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Big, bad Bruins are back, force Cup Final Game 7 vs. Blues

June 10, 2019
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Boston Bruins defenseman Zdeno Chara (33), of Slovakia, celebrates with right wing David Pastrnak (88), of the Czech Republic, after the Bruins beat the St. Louis Blues in Game 6 of the NHL hockey Stanley Cup Final Sunday, June 9, 2019, in St. Louis. Both players scored goals as the Bruins won 5-1 to even the series 3-3. (AP Photo/Jeff Roberson)

ST. LOUIS (AP) — Punch, counterpunch, Game 7.

Just when it looked like the Boston Bruins were down and out, they remembered they can throw their weight around, too. Boston showed it can play St. Louis’ physical style of hockey and then some, and the Stanley Cup Final is tied at 3-3 with Boston headed home for Game 7 on Wednesday night.

How these two bruising teams will sort that out is anyone’s guess, but the Bruins seem to be all done being bullied by the Blues.

In the wild pendulum swing this series has become, the Blues entered Game 6 Sunday with all the momentum. They had worn down the Bruins, solved their penalty-killing woes and shut down Boston’s elite talent on the power play and at even strength.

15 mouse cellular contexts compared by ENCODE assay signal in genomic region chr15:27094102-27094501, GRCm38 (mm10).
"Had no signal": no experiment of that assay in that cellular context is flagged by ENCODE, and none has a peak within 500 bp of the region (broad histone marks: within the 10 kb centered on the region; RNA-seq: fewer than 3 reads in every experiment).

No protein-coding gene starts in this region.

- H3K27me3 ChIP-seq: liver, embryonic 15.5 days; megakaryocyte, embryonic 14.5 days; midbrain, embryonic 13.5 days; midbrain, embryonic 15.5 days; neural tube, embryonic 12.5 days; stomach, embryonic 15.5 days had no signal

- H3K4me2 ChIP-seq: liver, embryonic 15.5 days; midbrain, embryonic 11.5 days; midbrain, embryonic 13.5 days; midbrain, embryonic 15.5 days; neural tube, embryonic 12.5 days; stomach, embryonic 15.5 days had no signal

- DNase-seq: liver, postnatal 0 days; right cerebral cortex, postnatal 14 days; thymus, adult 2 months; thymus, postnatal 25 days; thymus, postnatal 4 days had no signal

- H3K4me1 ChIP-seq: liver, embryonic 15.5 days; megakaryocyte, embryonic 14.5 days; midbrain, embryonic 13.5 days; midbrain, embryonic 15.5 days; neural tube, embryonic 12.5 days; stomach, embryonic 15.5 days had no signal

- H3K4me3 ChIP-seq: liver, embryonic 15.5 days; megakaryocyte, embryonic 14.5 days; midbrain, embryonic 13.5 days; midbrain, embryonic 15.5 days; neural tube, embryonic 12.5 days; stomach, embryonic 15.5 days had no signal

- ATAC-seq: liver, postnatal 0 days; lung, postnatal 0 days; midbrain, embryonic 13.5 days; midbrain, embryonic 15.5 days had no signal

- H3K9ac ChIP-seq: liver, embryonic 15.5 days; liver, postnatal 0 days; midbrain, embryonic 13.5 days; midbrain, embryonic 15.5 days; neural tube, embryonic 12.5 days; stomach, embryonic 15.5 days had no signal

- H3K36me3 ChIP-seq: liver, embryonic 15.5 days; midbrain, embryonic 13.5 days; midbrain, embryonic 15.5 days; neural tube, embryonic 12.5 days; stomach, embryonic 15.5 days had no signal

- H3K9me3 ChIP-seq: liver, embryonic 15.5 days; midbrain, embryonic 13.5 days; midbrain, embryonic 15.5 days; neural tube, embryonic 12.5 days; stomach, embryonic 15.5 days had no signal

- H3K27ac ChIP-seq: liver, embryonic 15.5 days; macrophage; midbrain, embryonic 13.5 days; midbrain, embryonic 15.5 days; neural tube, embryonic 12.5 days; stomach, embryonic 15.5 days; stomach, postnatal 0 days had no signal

Maybe not.

Jazzed up in front of frenzied fans hoping to celebrate the franchise’s first championship, the Blues flashed more skill than size and physicality — the bread and butter of their game — and were met by a strong resistance from the big, bad Bruins. Boston benefited from referees Gord Dwyer and Chris Rooney letting both teams play without whistling every possible ticky-tack penalty.

The Blues’ discipline issues resurfaced again and this time the Bruins cashed in and wrested away the momentum going home for Game 7. One key to Boston staving off elimination was getting the power play back on track, which it did with a 5-on-3 goal by Brad Marchand that should give that unit confidence.

Bruins coach Bruce Cassidy also should be feeling good after his questionable lineup decision turned out perfectly. He put Karlson Kuhlman in for his first action since April 30 because his skill better fit what he wanted than veteran grinder David Backes, and the rookie scored his first goal of the playoffs.

There will be more tactical adjustments moving forward because Cassidy and Blues coach Craig Berube have been trading moves in this chess match all series. The Blues will get key fourth-liner Ivan Barbashev back from a one-game suspension, and the Bruins might be able to bring back defenseman Matt Grzelcyk and forward Chris Wagner back from injuries.

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Follow AP Hockey Writer Stephen Whyno on Twitter at https://twitter.com/SWhyno

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